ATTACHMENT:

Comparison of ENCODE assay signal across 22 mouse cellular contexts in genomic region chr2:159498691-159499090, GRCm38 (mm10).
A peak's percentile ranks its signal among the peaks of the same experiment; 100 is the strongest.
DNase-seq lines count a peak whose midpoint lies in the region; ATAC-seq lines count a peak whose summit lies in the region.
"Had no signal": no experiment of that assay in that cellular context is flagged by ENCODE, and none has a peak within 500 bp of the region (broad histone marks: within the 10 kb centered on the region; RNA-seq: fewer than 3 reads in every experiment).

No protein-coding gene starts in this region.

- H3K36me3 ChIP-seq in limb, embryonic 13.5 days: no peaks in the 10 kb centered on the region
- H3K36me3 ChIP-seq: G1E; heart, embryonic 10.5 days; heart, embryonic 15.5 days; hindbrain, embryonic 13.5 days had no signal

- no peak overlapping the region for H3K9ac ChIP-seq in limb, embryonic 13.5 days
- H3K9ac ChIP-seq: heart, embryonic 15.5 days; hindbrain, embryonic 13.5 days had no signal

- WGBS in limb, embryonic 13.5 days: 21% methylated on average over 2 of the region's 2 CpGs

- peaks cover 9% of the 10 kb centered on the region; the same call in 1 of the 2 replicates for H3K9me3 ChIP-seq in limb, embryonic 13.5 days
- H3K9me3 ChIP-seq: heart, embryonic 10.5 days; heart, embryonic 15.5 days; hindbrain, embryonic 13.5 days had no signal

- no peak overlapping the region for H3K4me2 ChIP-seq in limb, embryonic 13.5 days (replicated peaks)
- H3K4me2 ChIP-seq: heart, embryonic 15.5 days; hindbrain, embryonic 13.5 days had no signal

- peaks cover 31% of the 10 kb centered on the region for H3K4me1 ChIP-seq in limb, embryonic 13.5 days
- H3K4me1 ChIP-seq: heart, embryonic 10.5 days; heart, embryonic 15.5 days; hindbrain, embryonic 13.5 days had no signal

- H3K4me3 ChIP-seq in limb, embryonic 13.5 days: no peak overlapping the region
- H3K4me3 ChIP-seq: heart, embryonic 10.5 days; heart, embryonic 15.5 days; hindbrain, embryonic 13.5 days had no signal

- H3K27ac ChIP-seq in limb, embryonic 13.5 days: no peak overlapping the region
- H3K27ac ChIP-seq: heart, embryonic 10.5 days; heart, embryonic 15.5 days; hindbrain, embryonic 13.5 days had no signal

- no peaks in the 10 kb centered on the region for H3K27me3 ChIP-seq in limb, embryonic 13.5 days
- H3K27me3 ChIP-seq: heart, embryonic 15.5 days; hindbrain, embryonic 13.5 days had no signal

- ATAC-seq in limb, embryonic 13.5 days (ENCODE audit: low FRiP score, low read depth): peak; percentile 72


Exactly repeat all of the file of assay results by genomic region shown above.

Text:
Comparison of ENCODE assay signal across 22 mouse cellular contexts in genomic region chr2:159498691-159499090, GRCm38 (mm10).
A peak's percentile ranks its signal among the peaks of the same experiment; 100 is the strongest.
DNase-seq lines count a peak whose midpoint lies in the region; ATAC-seq lines count a peak whose summit lies in the region.
"Had no signal": no experiment of that assay in that cellular context is flagged by ENCODE, and none has a peak within 500 bp of the region (broad histone marks: within the 10 kb centered on the region; RNA-seq: fewer than 3 reads in every experiment).

No protein-coding gene starts in this region.

- H3K36me3 ChIP-seq in limb, embryonic 13.5 days: no peaks in the 10 kb centered on the region
- H3K36me3 ChIP-seq: G1E; heart, embryonic 10.5 days; heart, embryonic 15.5 days; hindbrain, embryonic 13.5 days had no signal

- no peak overlapping the region for H3K9ac ChIP-seq in limb, embryonic 13.5 days
- H3K9ac ChIP-seq: heart, embryonic 15.5 days; hindbrain, embryonic 13.5 days had no signal

- WGBS in limb, embryonic 13.5 days: 21% methylated on average over 2 of the region's 2 CpGs

- peaks cover 9% of the 10 kb centered on the region; the same call in 1 of the 2 replicates for H3K9me3 ChIP-seq in limb, embryonic 13.5 days
- H3K9me3 ChIP-seq: heart, embryonic 10.5 days; heart, embryonic 15.5 days; hindbrain, embryonic 13.5 days had no signal

- no peak overlapping the region for H3K4me2 ChIP-seq in limb, embryonic 13.5 days (replicated peaks)
- H3K4me2 ChIP-seq: heart, embryonic 15.5 days; hindbrain, embryonic 13.5 days had no signal

- peaks cover 31% of the 10 kb centered on the region for H3K4me1 ChIP-seq in limb, embryonic 13.5 days
- H3K4me1 ChIP-seq: heart, embryonic 10.5 days; heart, embryonic 15.5 days; hindbrain, embryonic 13.5 days had no signal

- H3K4me3 ChIP-seq in limb, embryonic 13.5 days: no peak overlapping the region
- H3K4me3 ChIP-seq: heart, embryonic 10.5 days; heart, embryonic 15.5 days; hindbrain, embryonic 13.5 days had no signal

- H3K27ac ChIP-seq in limb, embryonic 13.5 days: no peak overlapping the region
- H3K27ac ChIP-seq: heart, embryonic 10.5 days; heart, embryonic 15.5 days; hindbrain, embryonic 13.5 days had no signal

- no peaks in the 10 kb centered on the region for H3K27me3 ChIP-seq in limb, embryonic 13.5 days
- H3K27me3 ChIP-seq: heart, embryonic 15.5 days; hindbrain, embryonic 13.5 days had no signal

- ATAC-seq in limb, embryonic 13.5 days (ENCODE audit: low FRiP score, low read depth): peak; percentile 72